Lendvai, Á. Z., Akçay, Ç., Stanback, M., Haussmann, M. F., Moore, I. T., and Bonier, F. (2018). Male parental investment reflects the level of partner contributions and brood value in tree swallows. Behav. Ecol. Sociobiol. 72, 1–31. doi: 10.1007/s00265-018-2594-3
Leniowski, K., and Wegrzyn, E. (2018). Synchronisation of parental behaviours reduces the risk of nest predation in a socially monogamous passerine bird. Sci. Rep. 8:7385. doi: 10.1038/s41598-018-25746-5
Lessells, C. M., and McNamara, J. M. (2012). Sexual conflict over parental investment in repeated bouts: negotiation reduces overall care. Proc. R. Soc. B Biol. Sci. 279, 1506–1514. doi: 10.1098/rspb.2011.1690
Lucass, C., Stöwe, M., Eens, M., and Müller, W. (2016). Favored parent–offspring trait combinations? On the interplay of parental and offspring traits. Behav. Ecol. 27, 134–140. doi: 10.1093/beheco/arv134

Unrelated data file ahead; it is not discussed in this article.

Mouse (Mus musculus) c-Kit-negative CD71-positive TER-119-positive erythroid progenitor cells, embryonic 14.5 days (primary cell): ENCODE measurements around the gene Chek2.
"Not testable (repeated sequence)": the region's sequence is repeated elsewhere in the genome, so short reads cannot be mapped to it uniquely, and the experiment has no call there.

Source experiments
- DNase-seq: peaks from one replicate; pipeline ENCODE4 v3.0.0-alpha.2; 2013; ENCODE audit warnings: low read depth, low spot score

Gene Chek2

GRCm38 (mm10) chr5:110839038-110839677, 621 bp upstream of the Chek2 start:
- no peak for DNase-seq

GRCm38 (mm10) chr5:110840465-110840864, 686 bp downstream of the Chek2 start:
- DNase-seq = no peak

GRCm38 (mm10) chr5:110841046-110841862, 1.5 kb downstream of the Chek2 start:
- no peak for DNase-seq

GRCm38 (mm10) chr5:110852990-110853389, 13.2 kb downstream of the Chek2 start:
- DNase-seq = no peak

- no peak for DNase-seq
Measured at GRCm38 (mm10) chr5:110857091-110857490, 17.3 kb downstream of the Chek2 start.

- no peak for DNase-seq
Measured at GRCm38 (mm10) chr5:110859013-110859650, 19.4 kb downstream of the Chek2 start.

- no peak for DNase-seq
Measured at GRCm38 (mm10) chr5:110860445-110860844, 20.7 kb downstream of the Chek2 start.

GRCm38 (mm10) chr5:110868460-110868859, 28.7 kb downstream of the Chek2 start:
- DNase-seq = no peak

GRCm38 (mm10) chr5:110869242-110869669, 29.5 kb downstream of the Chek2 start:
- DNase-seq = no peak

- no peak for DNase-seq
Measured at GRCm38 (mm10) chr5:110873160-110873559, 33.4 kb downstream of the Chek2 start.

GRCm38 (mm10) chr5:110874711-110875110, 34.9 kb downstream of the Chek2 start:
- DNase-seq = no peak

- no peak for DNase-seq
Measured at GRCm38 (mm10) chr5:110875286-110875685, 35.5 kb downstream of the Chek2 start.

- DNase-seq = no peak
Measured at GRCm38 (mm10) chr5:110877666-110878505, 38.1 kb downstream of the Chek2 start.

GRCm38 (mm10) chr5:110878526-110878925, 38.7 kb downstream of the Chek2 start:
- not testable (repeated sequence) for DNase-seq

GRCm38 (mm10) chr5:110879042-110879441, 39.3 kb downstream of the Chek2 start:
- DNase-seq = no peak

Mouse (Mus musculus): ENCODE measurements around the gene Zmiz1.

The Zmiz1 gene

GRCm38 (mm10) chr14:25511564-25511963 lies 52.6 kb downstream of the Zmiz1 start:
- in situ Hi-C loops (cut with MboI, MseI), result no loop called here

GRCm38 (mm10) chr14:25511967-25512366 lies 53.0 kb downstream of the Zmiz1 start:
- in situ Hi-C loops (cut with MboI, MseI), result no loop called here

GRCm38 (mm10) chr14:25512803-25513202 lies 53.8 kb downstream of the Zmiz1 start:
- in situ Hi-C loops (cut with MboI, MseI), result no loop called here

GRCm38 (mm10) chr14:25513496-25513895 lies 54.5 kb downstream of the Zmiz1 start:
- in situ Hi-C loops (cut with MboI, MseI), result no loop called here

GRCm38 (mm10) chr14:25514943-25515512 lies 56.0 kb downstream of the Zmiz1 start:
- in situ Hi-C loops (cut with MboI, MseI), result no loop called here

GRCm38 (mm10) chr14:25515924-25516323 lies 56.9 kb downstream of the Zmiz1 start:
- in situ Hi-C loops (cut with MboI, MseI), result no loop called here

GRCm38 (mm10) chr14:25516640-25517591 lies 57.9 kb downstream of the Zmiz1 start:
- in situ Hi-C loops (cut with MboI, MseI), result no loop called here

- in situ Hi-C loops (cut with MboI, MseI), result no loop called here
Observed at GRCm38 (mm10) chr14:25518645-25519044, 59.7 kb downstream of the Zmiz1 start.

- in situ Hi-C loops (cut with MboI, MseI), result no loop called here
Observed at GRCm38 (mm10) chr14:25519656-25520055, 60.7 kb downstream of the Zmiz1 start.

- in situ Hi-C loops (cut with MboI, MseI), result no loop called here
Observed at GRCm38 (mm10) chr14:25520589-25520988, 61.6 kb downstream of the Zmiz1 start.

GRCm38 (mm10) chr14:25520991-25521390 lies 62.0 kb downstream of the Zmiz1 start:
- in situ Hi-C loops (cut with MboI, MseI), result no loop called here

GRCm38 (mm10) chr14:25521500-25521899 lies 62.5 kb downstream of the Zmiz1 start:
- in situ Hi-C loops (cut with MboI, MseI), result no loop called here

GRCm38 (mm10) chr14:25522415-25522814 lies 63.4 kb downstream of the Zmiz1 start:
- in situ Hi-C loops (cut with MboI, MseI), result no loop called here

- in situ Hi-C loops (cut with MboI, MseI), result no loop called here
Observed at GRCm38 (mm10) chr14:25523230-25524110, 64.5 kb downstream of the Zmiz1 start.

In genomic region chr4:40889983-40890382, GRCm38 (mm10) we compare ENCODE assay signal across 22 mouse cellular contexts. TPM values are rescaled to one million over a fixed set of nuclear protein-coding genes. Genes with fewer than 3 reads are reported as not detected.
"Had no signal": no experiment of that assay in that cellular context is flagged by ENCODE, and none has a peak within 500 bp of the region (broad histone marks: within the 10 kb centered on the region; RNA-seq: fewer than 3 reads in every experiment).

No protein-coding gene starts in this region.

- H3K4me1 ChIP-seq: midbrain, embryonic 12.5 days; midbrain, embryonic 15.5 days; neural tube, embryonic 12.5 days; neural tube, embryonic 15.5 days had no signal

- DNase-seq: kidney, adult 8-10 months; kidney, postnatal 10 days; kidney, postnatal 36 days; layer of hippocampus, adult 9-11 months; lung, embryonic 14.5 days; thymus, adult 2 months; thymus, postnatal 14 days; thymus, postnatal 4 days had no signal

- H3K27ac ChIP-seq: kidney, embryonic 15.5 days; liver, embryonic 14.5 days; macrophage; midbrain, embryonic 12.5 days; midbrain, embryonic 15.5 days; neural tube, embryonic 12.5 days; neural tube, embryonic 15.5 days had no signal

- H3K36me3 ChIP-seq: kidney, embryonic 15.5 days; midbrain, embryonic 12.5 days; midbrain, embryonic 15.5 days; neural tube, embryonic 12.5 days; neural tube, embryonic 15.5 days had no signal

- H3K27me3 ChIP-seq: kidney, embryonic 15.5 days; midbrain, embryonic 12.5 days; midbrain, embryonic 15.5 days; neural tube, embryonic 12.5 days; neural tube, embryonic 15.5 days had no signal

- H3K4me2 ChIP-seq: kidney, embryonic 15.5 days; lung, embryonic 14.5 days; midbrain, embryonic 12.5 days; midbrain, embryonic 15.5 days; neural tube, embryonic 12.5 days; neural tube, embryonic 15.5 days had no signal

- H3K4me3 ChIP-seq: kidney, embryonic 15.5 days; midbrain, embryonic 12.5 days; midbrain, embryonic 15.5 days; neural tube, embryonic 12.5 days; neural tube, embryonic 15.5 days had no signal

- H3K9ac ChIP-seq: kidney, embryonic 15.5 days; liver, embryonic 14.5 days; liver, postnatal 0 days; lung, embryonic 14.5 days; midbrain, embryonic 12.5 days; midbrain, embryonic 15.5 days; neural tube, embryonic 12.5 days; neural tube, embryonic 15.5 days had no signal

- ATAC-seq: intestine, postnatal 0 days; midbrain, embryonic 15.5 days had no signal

Pennycuick, C. J. (1982). The flight of petrels and albatrosses (Procellariiformes), observed in South Georgia and its vicinity. Philos. Trans. R. Soc. B Biol. Sci. 300, 75–106. doi: 10.1098/rstb.1982.0158
R Core Team (2018). R: A Language and Environment for Statistical Computing. Vienna: R Foundation for Statistical Computing. Available online at: https://www.R-project.org
Santema, P., Schlicht, E., and Kempenaers, B. (2019). Testing the conditional cooperation model: what can we learn from parents taking turns when feeding offspring? Front. Ecol. Evol. 7:94. doi: 10.3389/fevo.2019.00094